4. One thing about us and our values that our home (which we will be moving out of soon after we return from Turkey) reflects is our emphasis on the importance of travel – for us – in expanding our horizons and how travel and everything associated with it (new food, new languages, new cultures, new holidays, new shocks, new friends, new experiences, new philosophies and what one can learn from it all). So our decorations come from what we buy while traveling (and we try to support small businesses, especially women-run, eco-friendly if possible, charitable is great but if it is keeping a new entrepreneur afloat that’s just as good): batiks and weavings from women’s cooperatives in India and Laos, hand-embroidered textiles made by women earning a little extra money for their families in Xinjiang, a Turkish coffee set from a small metal shop in a bazaar in Turkey etc..

    We also try to live this out by opening our doors to travelers needing a place to crash (usually people we sort of know through various travel forums) if they decide to make time to visit Taiwan.

  5. We are punks I guess. Our house, its a pretty hippy afair 🙂 As much as my bf jokes that he hates hippies we live on a frigging boat its hard not to be atleast a little bit hippie.

    We can’t have an open door we don’t have the space but we’re looking for a bigger boat so we will have friends to stay then but I couldn’t do strangers in such a small space. I’ve loved hosteling in the past but I just like my own space these days.

    The way we live is very much anti “the Man” though. We are not entirely off grid but the thought of having to pay traditional bills in a normal house gives me the shivers. I’d love to be totally off grid, maybe one day.

  6. Kinda neat, my apartment reflects both me and my future hubby’s offbeat styles. As for his side, he’s really into cars (like a total gearhead). So there are randomly placed car models and car part furniture (like a side table made out of a rim off of a ford mustang placed on it’s side with a piece of glass).

    As for my side, I have artwork that I have created hanging throughout the space. For example, my kitchen has a birdhouse that I painted sitting on top of the fridge and I’m currently working on another painting for the living room.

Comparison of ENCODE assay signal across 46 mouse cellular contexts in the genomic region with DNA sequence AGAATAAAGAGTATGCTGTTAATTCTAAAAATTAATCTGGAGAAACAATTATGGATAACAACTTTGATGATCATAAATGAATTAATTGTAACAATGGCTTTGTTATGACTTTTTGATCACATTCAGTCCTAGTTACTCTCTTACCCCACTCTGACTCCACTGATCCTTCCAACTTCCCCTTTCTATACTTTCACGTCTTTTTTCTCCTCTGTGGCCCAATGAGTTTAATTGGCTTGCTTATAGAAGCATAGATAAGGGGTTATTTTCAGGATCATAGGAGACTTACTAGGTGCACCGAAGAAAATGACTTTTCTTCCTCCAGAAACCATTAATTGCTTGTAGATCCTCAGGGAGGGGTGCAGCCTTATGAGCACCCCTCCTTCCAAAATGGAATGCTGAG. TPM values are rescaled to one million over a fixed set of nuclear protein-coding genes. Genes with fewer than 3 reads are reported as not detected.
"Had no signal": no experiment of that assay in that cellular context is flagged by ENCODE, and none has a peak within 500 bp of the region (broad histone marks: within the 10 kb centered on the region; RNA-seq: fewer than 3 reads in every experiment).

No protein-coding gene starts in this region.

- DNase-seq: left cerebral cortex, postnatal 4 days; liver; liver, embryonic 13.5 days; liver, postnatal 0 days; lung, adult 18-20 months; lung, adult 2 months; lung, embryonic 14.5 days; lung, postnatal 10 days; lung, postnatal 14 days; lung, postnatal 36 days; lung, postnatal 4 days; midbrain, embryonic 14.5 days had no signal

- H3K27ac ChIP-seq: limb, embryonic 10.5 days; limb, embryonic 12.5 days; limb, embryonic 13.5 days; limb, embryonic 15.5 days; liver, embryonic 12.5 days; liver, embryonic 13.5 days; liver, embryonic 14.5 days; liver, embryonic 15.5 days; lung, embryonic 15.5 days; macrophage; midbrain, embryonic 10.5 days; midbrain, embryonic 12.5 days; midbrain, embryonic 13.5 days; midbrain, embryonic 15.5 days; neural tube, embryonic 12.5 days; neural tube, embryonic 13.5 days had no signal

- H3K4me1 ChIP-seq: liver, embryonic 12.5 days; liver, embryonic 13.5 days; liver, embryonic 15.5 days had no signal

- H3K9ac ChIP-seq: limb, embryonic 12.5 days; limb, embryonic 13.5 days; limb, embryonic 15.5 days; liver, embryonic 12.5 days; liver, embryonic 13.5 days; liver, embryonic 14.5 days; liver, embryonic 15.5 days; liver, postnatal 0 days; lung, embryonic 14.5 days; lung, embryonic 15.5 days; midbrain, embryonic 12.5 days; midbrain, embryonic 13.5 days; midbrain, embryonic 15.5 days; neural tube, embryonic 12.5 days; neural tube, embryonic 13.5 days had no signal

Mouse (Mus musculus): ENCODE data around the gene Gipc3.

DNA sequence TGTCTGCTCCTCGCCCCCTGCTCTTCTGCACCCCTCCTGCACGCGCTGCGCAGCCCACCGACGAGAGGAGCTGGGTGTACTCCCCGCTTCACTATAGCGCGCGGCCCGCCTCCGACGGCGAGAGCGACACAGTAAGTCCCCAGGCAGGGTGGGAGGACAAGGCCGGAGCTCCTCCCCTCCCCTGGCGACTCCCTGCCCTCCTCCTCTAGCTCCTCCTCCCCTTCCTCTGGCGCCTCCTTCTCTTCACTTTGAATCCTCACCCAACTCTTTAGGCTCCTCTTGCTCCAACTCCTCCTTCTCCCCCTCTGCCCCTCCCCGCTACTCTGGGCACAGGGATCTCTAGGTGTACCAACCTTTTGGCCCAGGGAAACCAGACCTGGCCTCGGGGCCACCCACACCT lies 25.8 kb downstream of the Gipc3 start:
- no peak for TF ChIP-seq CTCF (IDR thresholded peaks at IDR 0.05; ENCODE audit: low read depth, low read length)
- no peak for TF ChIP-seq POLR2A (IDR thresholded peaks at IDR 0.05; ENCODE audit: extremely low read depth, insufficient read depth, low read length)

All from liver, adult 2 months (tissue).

Also, we’re both gamers, so we have a working replica of the Scorpion tank and various Halo figurines scattered throughout the bedroom.

    Yeah, our decorating styles are a bit out of the ordinary but that’s just us. =)

  7. “A little too late and a little too located-in-Nebraska” HA! That’s so my high school years in a hilarious nutshell!

  8. I have kind of a 1950s-Paris aesthetic going on, for which I blame my antiques-collector mother and the “Madeline” books I had as a child. But, if you look long enough, you’ll see some pieces reupholstered in plaid fabric and copies of “Please Kill Me”, “Girls to the Front”, and DIY books mixed in with the P.G. Wodehouse hardcovers.

    Stealth punks unite!

    • My house also looks like the set of a tasteful french film, with occasional whiffs of awesome.

  9. We are total ninja punks. Yes, we sold out, bought a house, and I even work for the man! But we still hold our DIY roots near and dear, and get a little grunged out to go to shows now and then. I live in a place where punk is a little synonymous with hippies and hipsters, so it all works out in the end.

  10. I’ve said it before–my entire aesthetic comes from my mother. On one side, I inherited her love of old, solid pieces of furniture and rustic, country antiques (my mom restores furniture in her spare time.) She grew up poor in Eastern Kentucky, surrounded by people who had excellent furniture and beautiful glass bits and baubles. She’s filled her life with these things, and I have that bug.
    But a huge part of my style is a rebellion of that, embracing things that she was afraid of or thought were tacky. Bold Indian prints, Japanese-influence style and modern aesthetic.
    In a nutshell, I’d say my philosophy is “If you like it, decorate with it.” My bedroom is retro/country/vintage with pops of hippie, my bathroom is Japanese fun, my closet is India, my kitchen is random art/glassware/bakeware. And I make no apologies!

  11. Our place is a mix of hipster, punk, musician’s pad, geek, dia de los muertos that sort of spit up on second hand furniture, and it’s awesome!

    Also, my husband and I live with my brother, aw yea.

  12. As a domestic punk rock diva, I really appreciate this. My husband and best friend and I even ran a (mostly satirical) punk DIY home improvement/lifestyle webshow for a few years. We got called posers alot, but it was fun. I look around my house with chickens, composting, matching lamps and an organized system for inventorying groceries, and I sometimes feel like a sellout. But I did it on my terms, and I’m comfortable with the place my life has taken me.